Or how about a nuclear event, and the bedbugs become the size of SUVs?
Great. Now every time I read a library book, I’m going to be asking myself, What’s that crunching noise?
Jim, at our age that crunching noise is our bones rubbing against each other, and not in a good way. That’s why we are blessed with deafness as well in our advancing years!
This is shocking. As I always travel with my pillow, I brought bed bugs home once when I lived in the Middle East. Yes, bed bugs are everywhere. Besides the terrible itching, the fumigation process is a real pain. Now in hotels, I always check the mattress for evidence—for blood splotches—before I accept a room.
Nancy, that’s a great idea. I take it a step further. I use a small Maglite to check the clock radio, behind the paintings, and the light fixtures. I pull out the drawers in the room to check the undersides of them. I also use the luggage rack in the room, but only if it’s metal (bed bugs for some reason hate metal). It doesn’t take long to do this and is worth it. As you noted, the fumigation process is not fun. Thanks.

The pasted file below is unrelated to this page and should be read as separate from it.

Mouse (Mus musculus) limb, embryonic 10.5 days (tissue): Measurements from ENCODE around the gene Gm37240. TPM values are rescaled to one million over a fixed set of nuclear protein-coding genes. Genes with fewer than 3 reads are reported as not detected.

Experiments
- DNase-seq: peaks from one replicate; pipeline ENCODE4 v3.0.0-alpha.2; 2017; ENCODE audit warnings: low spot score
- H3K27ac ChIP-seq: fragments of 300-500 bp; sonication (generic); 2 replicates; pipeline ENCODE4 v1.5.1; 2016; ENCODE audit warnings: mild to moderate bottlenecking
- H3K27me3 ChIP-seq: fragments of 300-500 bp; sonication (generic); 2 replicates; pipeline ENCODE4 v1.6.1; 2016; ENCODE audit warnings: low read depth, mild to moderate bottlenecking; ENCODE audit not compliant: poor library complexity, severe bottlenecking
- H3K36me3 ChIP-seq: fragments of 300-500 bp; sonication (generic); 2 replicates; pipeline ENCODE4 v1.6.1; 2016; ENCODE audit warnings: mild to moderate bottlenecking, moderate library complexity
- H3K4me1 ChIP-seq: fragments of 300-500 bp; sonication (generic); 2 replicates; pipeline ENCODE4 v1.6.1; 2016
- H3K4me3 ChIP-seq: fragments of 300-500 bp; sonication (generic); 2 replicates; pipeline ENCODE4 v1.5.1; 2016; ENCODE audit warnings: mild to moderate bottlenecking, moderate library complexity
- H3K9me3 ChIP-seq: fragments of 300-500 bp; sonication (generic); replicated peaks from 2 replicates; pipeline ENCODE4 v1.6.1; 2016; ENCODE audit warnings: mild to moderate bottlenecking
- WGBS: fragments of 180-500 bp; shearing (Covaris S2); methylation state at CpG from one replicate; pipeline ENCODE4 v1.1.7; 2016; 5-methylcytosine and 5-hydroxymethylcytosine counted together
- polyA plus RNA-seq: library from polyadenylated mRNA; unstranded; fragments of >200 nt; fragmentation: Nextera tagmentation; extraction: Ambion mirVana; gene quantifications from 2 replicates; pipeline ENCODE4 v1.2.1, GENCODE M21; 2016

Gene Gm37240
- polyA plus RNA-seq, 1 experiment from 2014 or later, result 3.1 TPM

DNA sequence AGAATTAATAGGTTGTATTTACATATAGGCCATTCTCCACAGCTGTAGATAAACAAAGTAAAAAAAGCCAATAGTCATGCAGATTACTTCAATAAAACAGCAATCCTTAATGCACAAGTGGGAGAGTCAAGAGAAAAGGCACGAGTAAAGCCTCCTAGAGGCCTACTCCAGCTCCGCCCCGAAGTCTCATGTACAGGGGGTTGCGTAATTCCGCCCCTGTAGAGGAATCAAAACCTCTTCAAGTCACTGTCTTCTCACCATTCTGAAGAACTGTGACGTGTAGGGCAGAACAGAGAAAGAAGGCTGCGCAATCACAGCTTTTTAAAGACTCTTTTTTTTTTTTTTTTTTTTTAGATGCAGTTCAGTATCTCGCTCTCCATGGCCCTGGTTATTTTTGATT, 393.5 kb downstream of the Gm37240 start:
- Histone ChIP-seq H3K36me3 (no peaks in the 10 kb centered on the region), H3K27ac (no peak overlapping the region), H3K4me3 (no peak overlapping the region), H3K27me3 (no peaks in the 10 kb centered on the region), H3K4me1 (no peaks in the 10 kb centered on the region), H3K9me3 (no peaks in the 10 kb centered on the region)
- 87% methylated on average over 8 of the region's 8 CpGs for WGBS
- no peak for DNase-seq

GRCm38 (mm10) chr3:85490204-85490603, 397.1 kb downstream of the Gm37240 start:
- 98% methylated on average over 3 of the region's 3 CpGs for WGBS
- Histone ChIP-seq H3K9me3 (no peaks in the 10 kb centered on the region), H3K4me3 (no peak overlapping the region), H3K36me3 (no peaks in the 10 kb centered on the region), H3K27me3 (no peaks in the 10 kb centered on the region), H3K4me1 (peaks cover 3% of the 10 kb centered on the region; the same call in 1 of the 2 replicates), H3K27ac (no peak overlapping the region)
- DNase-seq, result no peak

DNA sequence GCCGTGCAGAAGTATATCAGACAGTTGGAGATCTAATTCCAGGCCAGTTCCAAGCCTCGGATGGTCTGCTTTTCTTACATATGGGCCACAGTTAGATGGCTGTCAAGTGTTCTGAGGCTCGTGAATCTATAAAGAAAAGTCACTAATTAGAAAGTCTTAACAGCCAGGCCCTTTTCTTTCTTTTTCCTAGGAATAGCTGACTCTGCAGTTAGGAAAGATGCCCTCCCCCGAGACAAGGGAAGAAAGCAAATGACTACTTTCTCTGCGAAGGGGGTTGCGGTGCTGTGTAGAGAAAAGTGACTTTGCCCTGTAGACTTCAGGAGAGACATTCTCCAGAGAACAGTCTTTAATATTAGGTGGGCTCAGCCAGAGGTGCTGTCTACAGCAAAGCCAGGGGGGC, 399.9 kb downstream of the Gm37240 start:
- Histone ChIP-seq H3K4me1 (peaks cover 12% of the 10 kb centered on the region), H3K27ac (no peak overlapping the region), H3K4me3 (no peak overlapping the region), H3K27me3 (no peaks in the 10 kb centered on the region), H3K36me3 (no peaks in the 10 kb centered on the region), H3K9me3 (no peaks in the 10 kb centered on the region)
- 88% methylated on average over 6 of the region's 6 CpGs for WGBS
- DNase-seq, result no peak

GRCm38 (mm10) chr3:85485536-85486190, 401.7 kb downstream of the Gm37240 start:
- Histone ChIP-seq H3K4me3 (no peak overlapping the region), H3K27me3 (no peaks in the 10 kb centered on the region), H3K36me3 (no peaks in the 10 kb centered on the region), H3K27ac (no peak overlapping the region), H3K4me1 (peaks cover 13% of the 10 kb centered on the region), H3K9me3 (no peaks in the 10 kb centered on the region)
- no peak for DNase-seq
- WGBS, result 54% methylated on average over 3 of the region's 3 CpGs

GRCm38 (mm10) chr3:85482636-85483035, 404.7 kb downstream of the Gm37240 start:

First, I just went and checked my current library book. All is good.
Second, the worst thing I ever accidentally brought into the house was a brown recluse. I’ve seen what a bite gone wrong can do to one’s flesh. I saw it just outside the front door. It was big, so big I knew my friends wouldn’t believe me. So I got my camera, opened the door, and it scurried inside the way you always imagine a demon spider would do if it were coming AT YOU! I whacked at it and managed to miss. It crawled between the crack of a floorboard and the quarter round molding and hid there for two days. (Which means two nights of bad dreams.) I was there when it came out, though.:-)
Priscilla, thanks for sharing. One way to flush the buggers out is to spray the last area you saw it either with a spray designed for that purpose or a household cleaner like bleach. If it doesn’t kill them they’ll come staggering out and you can be ready with a baseball bat or a .357 magnum to take it out.